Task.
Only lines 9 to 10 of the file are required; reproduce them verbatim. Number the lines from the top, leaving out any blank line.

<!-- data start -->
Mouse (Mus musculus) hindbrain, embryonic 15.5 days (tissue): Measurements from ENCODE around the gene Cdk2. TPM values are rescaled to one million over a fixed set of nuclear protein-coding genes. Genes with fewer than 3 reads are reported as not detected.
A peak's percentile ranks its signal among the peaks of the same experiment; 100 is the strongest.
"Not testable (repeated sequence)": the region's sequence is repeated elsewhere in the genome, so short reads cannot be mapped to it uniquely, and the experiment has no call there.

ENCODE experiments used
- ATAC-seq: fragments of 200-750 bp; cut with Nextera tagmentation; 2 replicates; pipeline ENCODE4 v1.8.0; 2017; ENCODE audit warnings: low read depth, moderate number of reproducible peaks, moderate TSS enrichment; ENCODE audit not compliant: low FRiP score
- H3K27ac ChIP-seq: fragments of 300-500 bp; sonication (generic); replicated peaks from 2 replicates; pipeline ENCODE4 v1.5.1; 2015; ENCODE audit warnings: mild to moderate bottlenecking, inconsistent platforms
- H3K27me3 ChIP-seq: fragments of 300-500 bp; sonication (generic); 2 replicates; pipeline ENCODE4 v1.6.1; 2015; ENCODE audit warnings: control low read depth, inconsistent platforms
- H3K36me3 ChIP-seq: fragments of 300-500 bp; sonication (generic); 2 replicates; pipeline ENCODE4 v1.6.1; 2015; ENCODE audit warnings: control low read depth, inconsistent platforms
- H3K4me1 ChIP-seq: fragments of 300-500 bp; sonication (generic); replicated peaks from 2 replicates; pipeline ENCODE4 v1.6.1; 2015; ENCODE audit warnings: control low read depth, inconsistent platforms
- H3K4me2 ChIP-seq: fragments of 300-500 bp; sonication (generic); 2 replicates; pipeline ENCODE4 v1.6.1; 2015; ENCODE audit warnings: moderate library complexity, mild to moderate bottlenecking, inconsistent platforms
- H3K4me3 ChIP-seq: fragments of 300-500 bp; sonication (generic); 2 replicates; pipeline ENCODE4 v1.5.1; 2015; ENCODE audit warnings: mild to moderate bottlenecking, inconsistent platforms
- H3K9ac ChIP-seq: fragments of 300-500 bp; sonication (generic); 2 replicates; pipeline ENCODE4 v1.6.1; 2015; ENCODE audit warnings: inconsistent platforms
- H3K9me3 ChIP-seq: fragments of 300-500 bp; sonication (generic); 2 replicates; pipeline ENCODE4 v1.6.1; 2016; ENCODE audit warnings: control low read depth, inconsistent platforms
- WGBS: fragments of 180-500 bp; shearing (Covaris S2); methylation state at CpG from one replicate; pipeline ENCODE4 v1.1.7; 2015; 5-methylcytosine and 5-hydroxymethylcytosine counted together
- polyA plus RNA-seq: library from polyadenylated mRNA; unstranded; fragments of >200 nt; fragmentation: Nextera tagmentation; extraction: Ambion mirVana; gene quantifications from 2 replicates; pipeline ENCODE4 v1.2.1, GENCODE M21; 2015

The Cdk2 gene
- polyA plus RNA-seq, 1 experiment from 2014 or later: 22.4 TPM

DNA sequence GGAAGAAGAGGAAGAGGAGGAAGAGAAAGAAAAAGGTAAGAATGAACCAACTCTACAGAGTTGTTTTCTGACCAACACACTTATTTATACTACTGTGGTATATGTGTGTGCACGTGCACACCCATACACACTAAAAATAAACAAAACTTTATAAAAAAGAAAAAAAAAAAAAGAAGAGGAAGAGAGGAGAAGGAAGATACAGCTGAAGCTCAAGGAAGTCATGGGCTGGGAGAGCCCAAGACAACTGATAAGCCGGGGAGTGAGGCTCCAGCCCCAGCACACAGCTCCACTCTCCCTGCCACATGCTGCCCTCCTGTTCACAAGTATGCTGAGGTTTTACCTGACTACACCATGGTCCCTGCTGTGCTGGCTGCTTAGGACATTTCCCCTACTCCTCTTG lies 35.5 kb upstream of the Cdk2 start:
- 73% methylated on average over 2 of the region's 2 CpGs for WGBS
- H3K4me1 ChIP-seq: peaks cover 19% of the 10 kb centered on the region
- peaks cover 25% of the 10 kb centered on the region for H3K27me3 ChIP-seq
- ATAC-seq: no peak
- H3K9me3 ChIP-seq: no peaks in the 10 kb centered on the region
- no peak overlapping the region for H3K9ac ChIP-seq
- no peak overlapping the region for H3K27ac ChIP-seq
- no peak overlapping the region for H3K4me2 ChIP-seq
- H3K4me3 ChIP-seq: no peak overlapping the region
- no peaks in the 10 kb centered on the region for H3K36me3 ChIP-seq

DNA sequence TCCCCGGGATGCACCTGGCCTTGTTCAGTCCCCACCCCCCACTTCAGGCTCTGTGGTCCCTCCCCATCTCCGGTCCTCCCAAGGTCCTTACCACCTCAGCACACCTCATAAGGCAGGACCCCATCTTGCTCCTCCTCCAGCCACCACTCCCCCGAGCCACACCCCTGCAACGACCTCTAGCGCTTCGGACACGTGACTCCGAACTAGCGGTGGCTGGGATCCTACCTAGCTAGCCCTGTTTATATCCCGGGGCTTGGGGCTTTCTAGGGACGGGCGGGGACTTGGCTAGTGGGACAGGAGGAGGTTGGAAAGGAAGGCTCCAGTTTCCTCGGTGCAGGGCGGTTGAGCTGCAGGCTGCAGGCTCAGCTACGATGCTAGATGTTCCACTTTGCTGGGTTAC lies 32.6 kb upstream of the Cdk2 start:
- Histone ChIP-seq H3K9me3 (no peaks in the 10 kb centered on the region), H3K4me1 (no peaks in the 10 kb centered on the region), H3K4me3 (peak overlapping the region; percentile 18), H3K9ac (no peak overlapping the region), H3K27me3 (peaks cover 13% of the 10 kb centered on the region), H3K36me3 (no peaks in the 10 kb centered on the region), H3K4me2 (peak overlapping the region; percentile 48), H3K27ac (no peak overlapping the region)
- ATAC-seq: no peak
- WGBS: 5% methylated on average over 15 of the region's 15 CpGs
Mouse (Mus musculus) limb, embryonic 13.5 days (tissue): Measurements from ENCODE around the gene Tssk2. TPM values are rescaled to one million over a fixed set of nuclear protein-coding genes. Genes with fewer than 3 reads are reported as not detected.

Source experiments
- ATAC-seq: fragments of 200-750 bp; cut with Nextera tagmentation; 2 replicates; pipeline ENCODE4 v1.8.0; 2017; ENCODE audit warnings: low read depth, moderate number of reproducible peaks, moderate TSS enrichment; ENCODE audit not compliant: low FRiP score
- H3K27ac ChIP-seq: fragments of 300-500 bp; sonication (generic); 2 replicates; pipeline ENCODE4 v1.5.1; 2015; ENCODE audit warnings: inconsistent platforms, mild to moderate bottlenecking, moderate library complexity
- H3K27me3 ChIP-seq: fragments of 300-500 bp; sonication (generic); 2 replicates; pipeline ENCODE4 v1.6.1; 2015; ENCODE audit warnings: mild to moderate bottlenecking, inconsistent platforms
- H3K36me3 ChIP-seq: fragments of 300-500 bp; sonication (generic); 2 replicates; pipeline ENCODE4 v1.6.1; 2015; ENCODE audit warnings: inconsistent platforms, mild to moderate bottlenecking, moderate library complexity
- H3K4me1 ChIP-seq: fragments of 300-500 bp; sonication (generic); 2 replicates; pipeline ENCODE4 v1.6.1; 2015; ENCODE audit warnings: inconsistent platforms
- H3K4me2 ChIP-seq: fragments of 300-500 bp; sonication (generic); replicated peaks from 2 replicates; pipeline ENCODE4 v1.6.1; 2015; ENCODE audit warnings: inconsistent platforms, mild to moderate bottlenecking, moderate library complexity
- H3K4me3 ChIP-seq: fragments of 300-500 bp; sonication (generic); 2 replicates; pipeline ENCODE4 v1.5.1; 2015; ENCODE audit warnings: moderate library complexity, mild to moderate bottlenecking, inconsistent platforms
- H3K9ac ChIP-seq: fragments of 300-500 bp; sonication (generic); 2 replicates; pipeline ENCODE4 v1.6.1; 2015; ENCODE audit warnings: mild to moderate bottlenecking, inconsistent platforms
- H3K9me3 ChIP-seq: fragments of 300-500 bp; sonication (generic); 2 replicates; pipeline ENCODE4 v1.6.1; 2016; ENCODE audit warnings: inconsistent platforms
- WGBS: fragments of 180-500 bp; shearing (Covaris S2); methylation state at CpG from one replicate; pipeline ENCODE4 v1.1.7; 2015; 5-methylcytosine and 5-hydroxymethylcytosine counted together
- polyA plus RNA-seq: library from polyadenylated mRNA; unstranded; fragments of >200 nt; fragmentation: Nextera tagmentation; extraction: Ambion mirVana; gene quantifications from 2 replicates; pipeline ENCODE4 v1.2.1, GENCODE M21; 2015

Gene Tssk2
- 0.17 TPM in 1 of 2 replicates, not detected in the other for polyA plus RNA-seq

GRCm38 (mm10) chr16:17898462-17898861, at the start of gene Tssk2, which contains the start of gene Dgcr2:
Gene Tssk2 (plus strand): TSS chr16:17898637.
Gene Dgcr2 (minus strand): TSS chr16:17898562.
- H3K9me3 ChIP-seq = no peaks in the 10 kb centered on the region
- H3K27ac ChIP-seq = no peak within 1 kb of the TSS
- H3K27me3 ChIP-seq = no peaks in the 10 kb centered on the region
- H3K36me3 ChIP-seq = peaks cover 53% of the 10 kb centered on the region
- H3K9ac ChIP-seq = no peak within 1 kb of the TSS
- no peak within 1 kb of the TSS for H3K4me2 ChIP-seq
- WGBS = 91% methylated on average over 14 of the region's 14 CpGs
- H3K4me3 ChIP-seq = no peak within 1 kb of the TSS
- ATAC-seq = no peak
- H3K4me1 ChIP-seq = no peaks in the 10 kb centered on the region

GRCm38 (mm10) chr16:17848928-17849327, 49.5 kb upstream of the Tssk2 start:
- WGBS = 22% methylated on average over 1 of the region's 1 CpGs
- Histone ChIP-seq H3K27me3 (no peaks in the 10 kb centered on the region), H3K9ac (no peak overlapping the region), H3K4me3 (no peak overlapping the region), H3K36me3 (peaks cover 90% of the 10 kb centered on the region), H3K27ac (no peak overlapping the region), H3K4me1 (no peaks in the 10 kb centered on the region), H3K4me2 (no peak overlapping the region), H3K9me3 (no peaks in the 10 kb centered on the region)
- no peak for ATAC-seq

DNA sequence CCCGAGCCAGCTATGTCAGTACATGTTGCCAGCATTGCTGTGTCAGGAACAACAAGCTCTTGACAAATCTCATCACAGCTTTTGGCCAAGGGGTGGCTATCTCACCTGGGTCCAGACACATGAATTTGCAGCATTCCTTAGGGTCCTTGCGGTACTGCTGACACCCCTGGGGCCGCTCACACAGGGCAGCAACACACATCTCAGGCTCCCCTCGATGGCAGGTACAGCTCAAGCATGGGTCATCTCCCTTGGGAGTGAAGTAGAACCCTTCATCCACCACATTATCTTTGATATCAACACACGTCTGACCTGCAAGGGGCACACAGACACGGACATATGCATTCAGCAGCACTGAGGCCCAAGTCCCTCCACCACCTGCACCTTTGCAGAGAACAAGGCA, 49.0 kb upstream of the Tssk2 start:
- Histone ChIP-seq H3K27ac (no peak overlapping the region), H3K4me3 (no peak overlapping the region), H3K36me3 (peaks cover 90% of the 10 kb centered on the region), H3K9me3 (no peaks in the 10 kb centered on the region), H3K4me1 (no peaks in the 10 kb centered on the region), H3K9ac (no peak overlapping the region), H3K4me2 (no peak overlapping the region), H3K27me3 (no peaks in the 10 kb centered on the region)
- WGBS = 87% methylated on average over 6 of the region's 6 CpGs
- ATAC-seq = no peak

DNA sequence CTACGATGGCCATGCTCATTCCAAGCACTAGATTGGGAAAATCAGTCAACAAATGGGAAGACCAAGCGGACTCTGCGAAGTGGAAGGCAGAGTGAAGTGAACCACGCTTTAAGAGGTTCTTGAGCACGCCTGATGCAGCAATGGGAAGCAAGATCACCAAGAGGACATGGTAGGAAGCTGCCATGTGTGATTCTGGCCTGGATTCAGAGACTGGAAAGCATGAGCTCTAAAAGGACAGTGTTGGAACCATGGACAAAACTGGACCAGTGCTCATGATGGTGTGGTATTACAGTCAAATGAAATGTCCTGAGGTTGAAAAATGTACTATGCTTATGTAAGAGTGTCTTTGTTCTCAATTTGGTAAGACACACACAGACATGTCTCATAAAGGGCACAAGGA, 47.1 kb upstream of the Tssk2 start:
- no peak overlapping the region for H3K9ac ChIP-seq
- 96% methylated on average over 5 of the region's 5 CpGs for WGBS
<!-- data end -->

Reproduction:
- H3K4me1 ChIP-seq: fragments of 300-500 bp; sonication (generic); replicated peaks from 2 replicates; pipeline ENCODE4 v1.6.1; 2015; ENCODE audit warnings: control low read depth, inconsistent platforms
- H3K4me2 ChIP-seq: fragments of 300-500 bp; sonication (generic); 2 replicates; pipeline ENCODE4 v1.6.1; 2015; ENCODE audit warnings: moderate library complexity, mild to moderate bottlenecking, inconsistent platforms